Financial Aid

When Will I Get My Financial Aid Award Letter?

Learn when you can expect to receive your financial aid award letter or letters.

Shawna Newman

February 06, 2023

When Will I Get My Financial Aid Award Letter?
Colleges use financial aid award letters to notify students about the types, amounts and sources of financial aid available to them. This collection of financial aid is often referred to as a financial aid package. Now that you’ve completed your FAFSA and have been accepted to one or a few colleges, you’d like to know when you’ll get your financial aid award letter(s). Perhaps one college is a lot more expensive than another and you’re counting on a substantial financial aid package to commit to that school. Or you may just want plenty of time to compare and evaluate your award letters before College Decision Day on May 1.

Students Who Applied Regular Decision

You should receive the financial aid award letter soon, with enough time to review it before the May 1 deadline. (This assumes, of course, that you met the college's deadlines to file its financial aid application forms and the Free Application for Federal Student Aid (FAFSA).)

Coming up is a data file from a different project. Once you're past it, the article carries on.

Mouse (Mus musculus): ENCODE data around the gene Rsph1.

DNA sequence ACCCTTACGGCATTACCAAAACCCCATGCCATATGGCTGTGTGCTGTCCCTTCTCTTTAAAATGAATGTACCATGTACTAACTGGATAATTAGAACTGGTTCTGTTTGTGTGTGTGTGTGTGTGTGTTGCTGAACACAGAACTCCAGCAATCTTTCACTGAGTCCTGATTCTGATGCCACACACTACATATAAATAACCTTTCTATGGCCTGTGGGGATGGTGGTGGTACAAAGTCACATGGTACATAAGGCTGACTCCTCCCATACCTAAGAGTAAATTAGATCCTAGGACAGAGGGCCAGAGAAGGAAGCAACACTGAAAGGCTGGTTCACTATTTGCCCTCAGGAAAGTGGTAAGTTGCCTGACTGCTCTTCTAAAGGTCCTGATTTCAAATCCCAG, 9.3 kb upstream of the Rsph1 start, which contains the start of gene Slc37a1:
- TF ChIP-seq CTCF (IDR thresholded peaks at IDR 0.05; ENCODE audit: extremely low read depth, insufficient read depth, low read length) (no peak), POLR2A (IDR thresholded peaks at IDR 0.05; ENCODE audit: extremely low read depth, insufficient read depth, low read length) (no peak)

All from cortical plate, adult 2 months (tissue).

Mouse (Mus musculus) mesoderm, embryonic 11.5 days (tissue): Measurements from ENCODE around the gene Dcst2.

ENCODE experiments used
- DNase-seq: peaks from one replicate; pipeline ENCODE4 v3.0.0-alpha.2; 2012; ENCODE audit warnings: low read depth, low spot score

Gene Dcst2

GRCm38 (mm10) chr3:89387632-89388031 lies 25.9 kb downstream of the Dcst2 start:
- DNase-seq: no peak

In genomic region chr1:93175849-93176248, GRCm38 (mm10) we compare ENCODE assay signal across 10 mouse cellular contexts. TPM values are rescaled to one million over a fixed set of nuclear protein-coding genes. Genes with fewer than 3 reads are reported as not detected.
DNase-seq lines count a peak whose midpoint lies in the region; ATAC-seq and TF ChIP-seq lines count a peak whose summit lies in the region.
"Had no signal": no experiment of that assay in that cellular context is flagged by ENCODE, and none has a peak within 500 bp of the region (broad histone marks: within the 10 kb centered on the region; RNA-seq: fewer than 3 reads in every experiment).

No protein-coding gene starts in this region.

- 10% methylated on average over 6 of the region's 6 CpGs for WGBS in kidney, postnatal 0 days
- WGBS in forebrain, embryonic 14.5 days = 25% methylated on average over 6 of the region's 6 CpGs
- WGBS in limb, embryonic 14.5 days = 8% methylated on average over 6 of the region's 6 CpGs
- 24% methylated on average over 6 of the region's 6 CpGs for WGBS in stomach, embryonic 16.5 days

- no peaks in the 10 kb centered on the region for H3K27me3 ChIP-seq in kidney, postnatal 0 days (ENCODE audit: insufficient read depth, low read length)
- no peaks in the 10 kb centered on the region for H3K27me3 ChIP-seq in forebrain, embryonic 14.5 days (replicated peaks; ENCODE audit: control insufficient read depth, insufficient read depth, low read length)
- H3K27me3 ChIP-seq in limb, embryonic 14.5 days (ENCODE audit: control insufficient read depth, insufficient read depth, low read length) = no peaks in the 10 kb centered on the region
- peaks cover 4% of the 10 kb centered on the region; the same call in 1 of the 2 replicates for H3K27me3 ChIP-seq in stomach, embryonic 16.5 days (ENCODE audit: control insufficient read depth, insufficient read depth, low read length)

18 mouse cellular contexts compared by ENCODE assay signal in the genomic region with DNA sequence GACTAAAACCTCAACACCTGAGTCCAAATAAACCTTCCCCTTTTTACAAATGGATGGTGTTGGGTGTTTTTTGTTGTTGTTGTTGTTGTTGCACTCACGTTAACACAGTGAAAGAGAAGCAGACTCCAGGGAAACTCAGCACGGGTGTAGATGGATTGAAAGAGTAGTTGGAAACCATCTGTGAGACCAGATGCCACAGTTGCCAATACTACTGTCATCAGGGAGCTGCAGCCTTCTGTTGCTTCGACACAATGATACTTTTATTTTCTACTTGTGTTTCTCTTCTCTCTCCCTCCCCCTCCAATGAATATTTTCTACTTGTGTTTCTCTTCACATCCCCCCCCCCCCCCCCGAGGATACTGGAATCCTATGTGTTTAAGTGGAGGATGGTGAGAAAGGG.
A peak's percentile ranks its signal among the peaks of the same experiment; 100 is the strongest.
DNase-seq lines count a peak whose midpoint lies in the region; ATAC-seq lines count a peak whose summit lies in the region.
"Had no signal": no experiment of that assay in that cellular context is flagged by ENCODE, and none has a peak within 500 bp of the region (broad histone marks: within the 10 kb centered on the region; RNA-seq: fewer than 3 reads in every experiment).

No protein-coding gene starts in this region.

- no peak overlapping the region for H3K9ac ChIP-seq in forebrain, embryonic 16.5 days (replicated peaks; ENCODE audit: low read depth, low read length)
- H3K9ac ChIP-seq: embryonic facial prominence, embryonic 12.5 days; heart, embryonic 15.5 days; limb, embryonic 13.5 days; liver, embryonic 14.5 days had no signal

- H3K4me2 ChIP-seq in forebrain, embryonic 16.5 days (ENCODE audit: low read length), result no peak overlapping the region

May 1 is known as the national candidate's reply date or the common reply date. It is the deadline for accepting offers of admission at most colleges. Most colleges send out offers of admission in late March or early April. The financial aid award letter should arrive at the same time or a few days later. Students who are wait-listed may have to wait until after the May 1 reply date to hear about offers of admission and financial aid.

Students Who Applied Early Action or Early Decision

Colleges that provide earlier admissions notifications often wait until a set date to mail the financial aid award letters. Even though colleges start putting together financial aid packages in mid-February, they often wait until the March/April timeframe to mail the financial aid award letters to reduce the uncertainty associated with some forms of financial aid. For example, some states might not finalize the state grants until later in the spring. It is also unclear whether Congress will be cutting the maximum Pell Grant this fall.

What Information Is in the Financial Aid Award Letter?

Financial aid award letters are provided by the college(s) you’ve applied to. There’s no standardization of financial aid award letters—they’ll vary from college to college.